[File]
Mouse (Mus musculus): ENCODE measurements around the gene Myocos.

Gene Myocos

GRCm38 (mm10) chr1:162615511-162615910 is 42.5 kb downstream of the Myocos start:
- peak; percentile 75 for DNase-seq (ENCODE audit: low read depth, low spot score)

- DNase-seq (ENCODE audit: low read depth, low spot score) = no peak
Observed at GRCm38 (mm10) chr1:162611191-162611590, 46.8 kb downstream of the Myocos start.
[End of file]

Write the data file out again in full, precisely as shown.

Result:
Mouse (Mus musculus): ENCODE measurements around the gene Myocos.

Gene Myocos

GRCm38 (mm10) chr1:162615511-162615910 is 42.5 kb downstream of the Myocos start:
- peak; percentile 75 for DNase-seq (ENCODE audit: low read depth, low spot score)

- DNase-seq (ENCODE audit: low read depth, low spot score) = no peak
Observed at GRCm38 (mm10) chr1:162611191-162611590, 46.8 kb downstream of the Myocos start.